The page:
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Diversion wall in Lake Rotoiti focus of meeting

For immediate release:
Thursday 31 March 2005

Diversion wall in Lake Rotoiti focus of public meeting

A multi-million dollar diversion wall that should considerably improve Lake Rotoiti’s water quality is the focus of public meetings in Rotorua next week.

Environment Bay of Plenty and Rotorua District Council are running a public information session in the Rotorua District Council chambers on Tuesday 5 April between 6pm and 9pm. A meeting will be held earlier in the day for stakeholders and interest groups, with another for iwi and hapu of Lakes Rotorua and Rotoiti the following week.

Rotorua lakes project coordinator Paul Dell says staff, scientists and engineering experts will be discussing options for a diversion structure in Lake Rotoiti to reduce the nutrients entering it from Lake Rotorua.

Mr Dell says different options vary in how they look from the surface of the lake and where they are placed on the lake. “Because of this, we really want to know what people think and are seeking their feedback,” he says. “We want to select the option that is both effective and publicly acceptable.” He hopes to lodge a resource consent application for the preferred structure by the end of April.

One possibility for the structure is to build a long wall by fitting concrete panels between steel piles. An advantage of this would be its relatively long life and low impact during construction. However, more of the structure would be visible when lake levels fell, Mr Dell says.

A second option involves a flexible synthetic curtain attached at the water’s surface to a float or pontoon and to the lakebed by a dead weight and anchors. The curtain would be flexible enough to move with the wind and waves and adapt to changes in lake water levels, but would be less durable and would require ongoing maintenance.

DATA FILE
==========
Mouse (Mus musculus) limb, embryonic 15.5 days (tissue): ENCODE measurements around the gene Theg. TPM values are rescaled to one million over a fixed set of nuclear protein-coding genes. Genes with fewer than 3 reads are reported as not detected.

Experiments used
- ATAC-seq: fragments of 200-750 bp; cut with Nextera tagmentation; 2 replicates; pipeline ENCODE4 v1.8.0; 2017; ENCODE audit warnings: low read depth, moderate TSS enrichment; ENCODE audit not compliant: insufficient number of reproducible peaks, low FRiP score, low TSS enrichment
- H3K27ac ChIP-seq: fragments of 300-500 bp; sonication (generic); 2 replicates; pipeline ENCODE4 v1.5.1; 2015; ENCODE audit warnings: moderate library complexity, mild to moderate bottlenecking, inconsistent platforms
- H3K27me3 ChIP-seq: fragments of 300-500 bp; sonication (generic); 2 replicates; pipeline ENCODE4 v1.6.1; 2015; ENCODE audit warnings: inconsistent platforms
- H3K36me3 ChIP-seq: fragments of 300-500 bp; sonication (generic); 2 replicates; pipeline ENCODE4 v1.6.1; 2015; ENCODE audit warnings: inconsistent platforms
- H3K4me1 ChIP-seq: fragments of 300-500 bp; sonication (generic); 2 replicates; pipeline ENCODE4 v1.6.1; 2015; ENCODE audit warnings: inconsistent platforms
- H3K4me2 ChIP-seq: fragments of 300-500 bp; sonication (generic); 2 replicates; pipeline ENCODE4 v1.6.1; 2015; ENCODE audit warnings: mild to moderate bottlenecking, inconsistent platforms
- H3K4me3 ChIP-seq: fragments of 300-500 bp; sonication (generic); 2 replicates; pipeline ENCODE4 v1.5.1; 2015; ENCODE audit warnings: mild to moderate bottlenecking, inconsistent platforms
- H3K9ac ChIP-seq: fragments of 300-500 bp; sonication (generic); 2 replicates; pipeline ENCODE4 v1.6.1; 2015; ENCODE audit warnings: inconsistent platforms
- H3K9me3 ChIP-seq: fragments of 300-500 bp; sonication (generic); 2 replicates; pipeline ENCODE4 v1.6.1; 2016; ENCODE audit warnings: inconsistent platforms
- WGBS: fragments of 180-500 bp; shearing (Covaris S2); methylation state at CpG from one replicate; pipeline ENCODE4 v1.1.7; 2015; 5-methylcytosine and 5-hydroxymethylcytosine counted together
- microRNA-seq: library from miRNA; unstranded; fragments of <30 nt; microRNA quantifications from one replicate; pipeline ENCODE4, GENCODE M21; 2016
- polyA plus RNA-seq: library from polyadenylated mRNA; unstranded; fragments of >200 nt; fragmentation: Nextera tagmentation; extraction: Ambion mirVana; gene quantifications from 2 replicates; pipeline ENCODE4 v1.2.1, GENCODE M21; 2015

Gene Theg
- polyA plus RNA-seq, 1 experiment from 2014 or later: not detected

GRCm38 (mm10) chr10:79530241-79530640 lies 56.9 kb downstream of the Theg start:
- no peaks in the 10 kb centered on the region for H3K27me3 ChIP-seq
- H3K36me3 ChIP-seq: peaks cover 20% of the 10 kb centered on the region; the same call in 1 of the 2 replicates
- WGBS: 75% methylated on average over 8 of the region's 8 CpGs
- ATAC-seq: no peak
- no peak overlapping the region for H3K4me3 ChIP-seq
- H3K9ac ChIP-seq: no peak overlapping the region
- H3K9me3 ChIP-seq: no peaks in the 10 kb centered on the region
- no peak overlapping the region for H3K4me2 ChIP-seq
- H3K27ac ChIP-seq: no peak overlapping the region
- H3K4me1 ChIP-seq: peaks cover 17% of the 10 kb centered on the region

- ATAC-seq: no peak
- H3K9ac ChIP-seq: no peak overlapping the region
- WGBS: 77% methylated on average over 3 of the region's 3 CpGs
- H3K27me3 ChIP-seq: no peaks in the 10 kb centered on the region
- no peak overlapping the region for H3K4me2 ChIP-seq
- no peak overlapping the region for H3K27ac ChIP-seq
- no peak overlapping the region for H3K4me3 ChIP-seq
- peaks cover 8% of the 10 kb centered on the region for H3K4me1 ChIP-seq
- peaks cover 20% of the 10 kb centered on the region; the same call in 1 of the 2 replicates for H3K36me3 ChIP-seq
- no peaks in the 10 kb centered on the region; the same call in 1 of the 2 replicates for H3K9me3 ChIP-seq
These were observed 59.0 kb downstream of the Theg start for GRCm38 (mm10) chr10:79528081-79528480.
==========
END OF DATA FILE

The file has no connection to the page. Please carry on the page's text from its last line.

Mr Dell says there are three possible routes for a diversion structure, though all start at the Ohau Channel and extend across the entrance to the Okere Arm, which leads into the Kaituna River. In all options, the proposed structure would stop about 60 metres offshore to allow boats to access the main body of Lake Rotoiti and to allow outflow from the lake.

More than 70% of Lake Rotoiti’s nutrients come from Lake Rotorua through the Ohau Channel. A diversion structure would stop water from Lake Rotorua flowing into the main body of Lake Rotoiti, redirecting the outflow so it runs through the Okere Arm of Lake Rotoiti and into the Kaituna River.

While this will cause a small increase in the level of nutrients entering the Kaituna River, the river’s turbulence and flow naturally limits algal growth. The diversion is expected to reduce algal blooms in Lake Rotoiti within three to five years.

In June last year, the Government pledged up to $4 million towards urgent works in Lake Rotoiti. Environment Bay of Plenty will fund the remainder of the cost. The project is expected to cost at least $10 million.

For more information on the diversion structure please contact Paul Dell at Environment Bay of Plenty on 0800 ENV BOP (368 267) or Peter Dine, Rotorua District Council, on 07 348 4199.


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